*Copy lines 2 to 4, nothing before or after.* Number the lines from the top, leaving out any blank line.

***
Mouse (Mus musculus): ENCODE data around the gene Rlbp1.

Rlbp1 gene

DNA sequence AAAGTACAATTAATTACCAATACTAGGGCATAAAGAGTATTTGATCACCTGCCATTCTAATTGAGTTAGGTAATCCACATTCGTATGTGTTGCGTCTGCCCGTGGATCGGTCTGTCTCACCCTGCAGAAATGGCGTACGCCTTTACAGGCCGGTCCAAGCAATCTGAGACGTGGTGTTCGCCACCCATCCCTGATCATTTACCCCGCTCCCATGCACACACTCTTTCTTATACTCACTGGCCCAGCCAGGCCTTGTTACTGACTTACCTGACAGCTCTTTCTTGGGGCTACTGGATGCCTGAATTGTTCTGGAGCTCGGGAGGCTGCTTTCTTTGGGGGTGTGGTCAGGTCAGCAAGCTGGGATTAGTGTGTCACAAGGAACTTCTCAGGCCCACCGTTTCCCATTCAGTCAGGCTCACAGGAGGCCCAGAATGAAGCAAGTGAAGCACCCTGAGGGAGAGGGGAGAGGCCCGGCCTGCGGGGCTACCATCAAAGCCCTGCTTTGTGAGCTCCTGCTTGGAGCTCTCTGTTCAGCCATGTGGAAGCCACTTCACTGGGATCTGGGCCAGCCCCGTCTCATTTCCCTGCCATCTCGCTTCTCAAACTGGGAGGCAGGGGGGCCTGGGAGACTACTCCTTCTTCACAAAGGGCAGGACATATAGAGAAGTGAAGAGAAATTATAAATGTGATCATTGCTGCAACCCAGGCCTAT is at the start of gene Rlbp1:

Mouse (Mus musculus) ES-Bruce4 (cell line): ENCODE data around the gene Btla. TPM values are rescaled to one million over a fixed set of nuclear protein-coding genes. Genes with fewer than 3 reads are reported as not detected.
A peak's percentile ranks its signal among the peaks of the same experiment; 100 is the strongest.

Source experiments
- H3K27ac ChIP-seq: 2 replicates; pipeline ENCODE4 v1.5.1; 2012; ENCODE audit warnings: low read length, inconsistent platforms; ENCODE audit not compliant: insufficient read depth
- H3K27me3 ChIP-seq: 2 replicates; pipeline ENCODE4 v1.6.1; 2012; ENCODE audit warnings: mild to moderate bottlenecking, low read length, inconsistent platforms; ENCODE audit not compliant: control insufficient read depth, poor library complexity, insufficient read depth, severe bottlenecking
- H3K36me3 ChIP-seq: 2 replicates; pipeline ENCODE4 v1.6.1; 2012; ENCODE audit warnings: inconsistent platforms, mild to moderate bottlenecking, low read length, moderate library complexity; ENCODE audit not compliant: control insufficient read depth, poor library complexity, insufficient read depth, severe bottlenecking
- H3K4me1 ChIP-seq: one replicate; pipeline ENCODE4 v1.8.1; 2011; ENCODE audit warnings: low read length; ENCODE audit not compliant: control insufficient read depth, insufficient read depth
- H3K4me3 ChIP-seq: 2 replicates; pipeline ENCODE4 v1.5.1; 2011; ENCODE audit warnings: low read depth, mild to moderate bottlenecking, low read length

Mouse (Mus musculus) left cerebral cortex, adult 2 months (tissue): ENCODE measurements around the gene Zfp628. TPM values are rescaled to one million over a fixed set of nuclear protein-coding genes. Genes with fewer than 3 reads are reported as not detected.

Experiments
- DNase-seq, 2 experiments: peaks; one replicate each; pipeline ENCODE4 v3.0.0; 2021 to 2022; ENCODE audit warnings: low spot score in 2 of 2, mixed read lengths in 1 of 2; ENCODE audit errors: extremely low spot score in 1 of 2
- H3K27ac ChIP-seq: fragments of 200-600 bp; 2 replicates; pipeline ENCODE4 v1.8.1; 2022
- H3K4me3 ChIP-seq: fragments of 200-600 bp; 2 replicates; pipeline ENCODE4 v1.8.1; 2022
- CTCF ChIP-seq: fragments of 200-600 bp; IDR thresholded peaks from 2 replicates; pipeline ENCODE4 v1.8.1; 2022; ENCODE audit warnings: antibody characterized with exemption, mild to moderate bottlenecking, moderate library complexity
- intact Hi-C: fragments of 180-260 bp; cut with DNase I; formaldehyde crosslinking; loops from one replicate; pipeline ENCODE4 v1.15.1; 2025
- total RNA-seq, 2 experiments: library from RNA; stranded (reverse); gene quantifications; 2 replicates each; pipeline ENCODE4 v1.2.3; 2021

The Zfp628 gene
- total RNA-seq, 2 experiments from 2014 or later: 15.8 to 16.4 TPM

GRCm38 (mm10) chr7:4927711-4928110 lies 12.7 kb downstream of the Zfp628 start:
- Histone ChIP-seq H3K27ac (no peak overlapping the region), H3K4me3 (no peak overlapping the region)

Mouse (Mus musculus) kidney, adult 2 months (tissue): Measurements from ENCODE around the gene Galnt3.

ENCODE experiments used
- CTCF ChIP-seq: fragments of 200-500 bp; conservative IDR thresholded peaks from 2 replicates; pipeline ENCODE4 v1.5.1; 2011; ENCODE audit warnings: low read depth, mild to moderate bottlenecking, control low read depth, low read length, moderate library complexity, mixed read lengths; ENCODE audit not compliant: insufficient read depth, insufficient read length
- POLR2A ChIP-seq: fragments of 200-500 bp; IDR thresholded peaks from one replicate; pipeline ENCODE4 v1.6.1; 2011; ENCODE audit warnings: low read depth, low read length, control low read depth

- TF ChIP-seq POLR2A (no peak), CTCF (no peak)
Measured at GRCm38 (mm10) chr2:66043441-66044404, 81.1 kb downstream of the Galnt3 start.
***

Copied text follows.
Rlbp1 gene

DNA sequence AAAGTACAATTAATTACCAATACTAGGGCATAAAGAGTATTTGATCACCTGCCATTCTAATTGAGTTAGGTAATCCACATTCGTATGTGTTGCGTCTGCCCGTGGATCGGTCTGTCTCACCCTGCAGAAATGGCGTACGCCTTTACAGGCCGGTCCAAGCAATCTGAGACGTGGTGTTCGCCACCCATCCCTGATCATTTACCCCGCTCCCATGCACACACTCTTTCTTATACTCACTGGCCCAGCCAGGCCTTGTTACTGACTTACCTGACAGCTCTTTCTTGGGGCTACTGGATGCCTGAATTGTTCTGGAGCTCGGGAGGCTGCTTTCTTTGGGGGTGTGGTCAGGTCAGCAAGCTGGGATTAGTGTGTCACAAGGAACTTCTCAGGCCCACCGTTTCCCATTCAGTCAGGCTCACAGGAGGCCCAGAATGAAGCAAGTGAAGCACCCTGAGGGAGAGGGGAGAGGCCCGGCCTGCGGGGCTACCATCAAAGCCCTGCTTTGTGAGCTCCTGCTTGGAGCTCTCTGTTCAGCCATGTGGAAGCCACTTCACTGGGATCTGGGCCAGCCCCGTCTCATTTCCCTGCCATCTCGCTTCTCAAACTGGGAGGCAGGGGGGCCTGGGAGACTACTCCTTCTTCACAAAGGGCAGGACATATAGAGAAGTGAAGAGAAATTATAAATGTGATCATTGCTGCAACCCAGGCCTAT is at the start of gene Rlbp1:

Mouse (Mus musculus) ES-Bruce4 (cell line): ENCODE data around the gene Btla. TPM values are rescaled to one million over a fixed set of nuclear protein-coding genes. Genes with fewer than 3 reads are reported as not detected.